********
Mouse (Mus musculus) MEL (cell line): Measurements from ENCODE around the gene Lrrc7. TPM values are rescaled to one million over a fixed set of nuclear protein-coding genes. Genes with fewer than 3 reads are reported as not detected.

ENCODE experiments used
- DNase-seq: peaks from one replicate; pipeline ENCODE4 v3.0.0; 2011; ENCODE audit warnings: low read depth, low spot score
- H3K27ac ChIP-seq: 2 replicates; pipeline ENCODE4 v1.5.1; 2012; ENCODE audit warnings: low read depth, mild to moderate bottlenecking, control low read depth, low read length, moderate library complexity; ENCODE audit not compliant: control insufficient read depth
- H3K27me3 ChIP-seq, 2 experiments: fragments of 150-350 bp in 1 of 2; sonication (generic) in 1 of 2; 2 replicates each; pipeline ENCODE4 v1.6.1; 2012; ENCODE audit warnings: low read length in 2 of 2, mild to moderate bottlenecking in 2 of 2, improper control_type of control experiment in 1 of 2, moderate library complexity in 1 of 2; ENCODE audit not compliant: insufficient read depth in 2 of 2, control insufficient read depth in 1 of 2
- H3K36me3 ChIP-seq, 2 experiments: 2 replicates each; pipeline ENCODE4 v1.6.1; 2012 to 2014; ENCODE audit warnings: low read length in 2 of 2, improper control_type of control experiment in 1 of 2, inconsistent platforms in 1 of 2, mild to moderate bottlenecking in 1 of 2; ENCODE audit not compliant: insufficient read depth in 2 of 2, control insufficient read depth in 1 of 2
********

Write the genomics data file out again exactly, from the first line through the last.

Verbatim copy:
Mouse (Mus musculus) MEL (cell line): Measurements from ENCODE around the gene Lrrc7. TPM values are rescaled to one million over a fixed set of nuclear protein-coding genes. Genes with fewer than 3 reads are reported as not detected.

ENCODE experiments used
- DNase-seq: peaks from one replicate; pipeline ENCODE4 v3.0.0; 2011; ENCODE audit warnings: low read depth, low spot score
- H3K27ac ChIP-seq: 2 replicates; pipeline ENCODE4 v1.5.1; 2012; ENCODE audit warnings: low read depth, mild to moderate bottlenecking, control low read depth, low read length, moderate library complexity; ENCODE audit not compliant: control insufficient read depth
- H3K27me3 ChIP-seq, 2 experiments: fragments of 150-350 bp in 1 of 2; sonication (generic) in 1 of 2; 2 replicates each; pipeline ENCODE4 v1.6.1; 2012; ENCODE audit warnings: low read length in 2 of 2, mild to moderate bottlenecking in 2 of 2, improper control_type of control experiment in 1 of 2, moderate library complexity in 1 of 2; ENCODE audit not compliant: insufficient read depth in 2 of 2, control insufficient read depth in 1 of 2
- H3K36me3 ChIP-seq, 2 experiments: 2 replicates each; pipeline ENCODE4 v1.6.1; 2012 to 2014; ENCODE audit warnings: low read length in 2 of 2, improper control_type of control experiment in 1 of 2, inconsistent platforms in 1 of 2, mild to moderate bottlenecking in 1 of 2; ENCODE audit not compliant: insufficient read depth in 2 of 2, control insufficient read depth in 1 of 2